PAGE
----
The pervasive theme of the coronavirus pandemic seems to be uncertainty. Uncertainty over when a vaccine will arrive, uncertainty over the economic and political turmoil that has accompanied the pandemic, uncertainty over what tomorrow holds. What will the world look like after the dust settles?
Confusion, confusion everywhere. As the trickle of coronavirus reports turned into a flood in late March, I thought to myself, “sweet, an extra week or two of spring break.” You can imagine my surprise when it was announced that school will be moving online. It was utter chaos. Useful information buried in verbose emails and gossip rife with misinformation left me dazed and confused as to what to do.
If there was one word to describe online school, it would be uncoordinated. My peers and I were left in the dark as to how grades would work and when we’d be returning to school as teachers claim to know nothing despite constant meetings with the administration. Each teacher resorted to different methods of teaching online. Some did their best to emulate regular classes while others veered off curriculum entirely. Regular schedules were a nebulous concept as each class seemed to be at a different time each week. Teachers and students alike faced constant technical issues with software like Microsoft Teams and Zoom. I know all too well the frustration of not being able to join the lecture or not being able to submit work. As a student in an accelerated program, it was concerning to see everything grind to a halt. Teachers often held only one lecture a week as the material required for the diploma piled up. Some aspects of school translated quite well to online, after all, listening to my teacher lecture was the same online as in-person. Other aspects suffered greatly. How were we to carry out experiments for chemistry and biology without proper supervision, materials, and equipment? Even as some teachers try to make the best of a bad situation, others obstinately refused to adapt. One of my teachers flat-out refused to hold any exams, instead opting to have three back-to-back tests when school opens. All this contributed to a hectic term with a lot of confusion and very little learning.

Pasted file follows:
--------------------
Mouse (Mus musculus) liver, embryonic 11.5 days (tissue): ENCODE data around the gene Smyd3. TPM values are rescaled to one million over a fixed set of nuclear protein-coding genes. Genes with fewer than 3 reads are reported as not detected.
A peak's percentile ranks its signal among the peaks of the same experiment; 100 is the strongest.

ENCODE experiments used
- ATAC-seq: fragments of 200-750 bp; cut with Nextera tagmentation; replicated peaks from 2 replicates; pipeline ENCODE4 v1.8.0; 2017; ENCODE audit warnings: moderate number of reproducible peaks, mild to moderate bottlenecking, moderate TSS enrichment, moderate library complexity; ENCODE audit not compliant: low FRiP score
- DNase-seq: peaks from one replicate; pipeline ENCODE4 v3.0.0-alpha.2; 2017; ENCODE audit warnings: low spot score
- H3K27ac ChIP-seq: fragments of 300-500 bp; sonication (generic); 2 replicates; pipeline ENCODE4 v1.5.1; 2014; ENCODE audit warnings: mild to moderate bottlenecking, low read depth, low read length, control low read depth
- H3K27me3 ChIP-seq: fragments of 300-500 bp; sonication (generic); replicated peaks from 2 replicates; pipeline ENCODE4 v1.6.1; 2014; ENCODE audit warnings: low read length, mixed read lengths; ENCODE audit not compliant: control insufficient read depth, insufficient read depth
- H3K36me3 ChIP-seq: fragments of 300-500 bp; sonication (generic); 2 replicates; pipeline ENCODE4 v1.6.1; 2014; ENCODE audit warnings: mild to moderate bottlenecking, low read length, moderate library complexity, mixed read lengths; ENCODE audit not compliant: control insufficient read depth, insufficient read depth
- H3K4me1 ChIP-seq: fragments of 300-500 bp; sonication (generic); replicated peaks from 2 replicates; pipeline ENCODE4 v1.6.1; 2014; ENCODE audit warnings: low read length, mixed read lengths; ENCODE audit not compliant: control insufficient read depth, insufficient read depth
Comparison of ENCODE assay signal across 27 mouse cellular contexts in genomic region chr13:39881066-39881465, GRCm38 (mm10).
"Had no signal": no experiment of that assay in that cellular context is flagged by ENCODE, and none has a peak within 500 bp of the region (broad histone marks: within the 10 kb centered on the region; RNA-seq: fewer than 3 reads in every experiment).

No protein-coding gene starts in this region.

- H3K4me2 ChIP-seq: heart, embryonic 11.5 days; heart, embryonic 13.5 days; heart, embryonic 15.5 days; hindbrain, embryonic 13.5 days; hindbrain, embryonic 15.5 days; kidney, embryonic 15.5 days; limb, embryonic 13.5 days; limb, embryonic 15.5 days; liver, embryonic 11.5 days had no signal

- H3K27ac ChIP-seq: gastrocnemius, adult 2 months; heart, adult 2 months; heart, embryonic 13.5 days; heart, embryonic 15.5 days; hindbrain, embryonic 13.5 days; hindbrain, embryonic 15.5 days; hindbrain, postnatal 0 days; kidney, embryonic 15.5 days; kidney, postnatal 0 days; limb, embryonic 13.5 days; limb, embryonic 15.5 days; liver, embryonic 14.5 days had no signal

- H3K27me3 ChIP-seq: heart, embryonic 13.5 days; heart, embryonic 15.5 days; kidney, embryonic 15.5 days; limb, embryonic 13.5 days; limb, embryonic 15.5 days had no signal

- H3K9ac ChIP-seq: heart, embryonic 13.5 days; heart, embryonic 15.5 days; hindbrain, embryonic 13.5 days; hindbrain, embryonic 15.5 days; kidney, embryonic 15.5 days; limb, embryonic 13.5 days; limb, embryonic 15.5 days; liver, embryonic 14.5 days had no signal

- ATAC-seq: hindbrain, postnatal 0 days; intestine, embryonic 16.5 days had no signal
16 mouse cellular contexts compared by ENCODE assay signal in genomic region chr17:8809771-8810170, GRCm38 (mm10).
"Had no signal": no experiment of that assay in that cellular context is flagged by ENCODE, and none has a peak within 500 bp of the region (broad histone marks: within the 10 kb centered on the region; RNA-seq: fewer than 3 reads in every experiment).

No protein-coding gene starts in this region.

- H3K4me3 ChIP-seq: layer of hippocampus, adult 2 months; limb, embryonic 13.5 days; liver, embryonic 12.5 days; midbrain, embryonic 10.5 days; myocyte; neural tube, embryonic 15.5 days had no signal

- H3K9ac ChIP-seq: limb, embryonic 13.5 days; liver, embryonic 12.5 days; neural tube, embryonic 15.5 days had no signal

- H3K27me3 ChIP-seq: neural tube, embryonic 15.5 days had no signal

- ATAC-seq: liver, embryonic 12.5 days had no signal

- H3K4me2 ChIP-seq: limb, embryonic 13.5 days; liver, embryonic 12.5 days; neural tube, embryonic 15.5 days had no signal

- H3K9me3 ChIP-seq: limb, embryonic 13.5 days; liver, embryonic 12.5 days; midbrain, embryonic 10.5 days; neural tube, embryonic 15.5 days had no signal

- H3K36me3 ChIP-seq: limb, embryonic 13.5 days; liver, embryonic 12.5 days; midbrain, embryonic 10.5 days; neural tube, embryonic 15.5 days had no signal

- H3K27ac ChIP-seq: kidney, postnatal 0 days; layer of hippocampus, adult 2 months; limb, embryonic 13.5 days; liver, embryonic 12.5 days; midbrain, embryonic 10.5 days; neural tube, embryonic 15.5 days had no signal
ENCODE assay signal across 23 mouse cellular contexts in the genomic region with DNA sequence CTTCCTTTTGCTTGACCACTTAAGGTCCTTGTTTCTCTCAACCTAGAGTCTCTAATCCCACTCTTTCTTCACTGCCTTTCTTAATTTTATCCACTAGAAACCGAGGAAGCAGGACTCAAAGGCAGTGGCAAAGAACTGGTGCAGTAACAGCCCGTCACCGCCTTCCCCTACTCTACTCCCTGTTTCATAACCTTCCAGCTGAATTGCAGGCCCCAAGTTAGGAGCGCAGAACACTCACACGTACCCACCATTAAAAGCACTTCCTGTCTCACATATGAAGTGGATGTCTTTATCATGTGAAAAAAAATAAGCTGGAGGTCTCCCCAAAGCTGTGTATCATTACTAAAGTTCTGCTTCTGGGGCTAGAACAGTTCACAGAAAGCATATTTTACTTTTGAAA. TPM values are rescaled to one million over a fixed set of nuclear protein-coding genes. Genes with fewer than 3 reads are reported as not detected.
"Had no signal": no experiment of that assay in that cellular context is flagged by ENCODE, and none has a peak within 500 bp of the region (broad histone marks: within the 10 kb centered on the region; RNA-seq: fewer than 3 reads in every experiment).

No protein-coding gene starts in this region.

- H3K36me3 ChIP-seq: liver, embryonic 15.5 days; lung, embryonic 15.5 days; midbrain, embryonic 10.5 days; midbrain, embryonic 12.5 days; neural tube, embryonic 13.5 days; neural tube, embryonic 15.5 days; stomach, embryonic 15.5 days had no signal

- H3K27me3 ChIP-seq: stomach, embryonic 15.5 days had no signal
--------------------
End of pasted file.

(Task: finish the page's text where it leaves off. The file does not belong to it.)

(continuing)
And what of “social life”? Social life is a constant debate between the risks of going out to see friends and the boredom of online hangouts. There’s something about hearing friends laugh next to you and being able to give high-fives that can’t quite be replicated online. That isn’t to say that socializing online has been all bad. I have learned to be far more creative, finding online games to play with friends and taking advantage of virtual museum tours and the like. Sometimes the conversation drifts from the usual gossip and jokes to school and the future. When this happens, the atmosphere tangibly drops and an air of anxiety sets in. Anxiety is incredibly common, with each of my peers suffering various degrees of nervous breakdowns at one point or another. What is to be done when a parent loses their job? What will college admissions look like? What can you do if a loved one catches the virus? No one has answers to these questions and all we can do is promise each other that everything will be ok. Will everything be ok though?
Putting aside the anxiety, I mourn the lost memories and opportunities the pandemic has stolen. I have tried out for my school’s badminton team every single year starting in grade eight, and only succeeded this year. As I laced up my shoes and got pumped for the upcoming season, school, and badminton along with it, were cancelled. The jersey that hangs in my closet is a reminder of the lost wins and cancelled losses that could have been.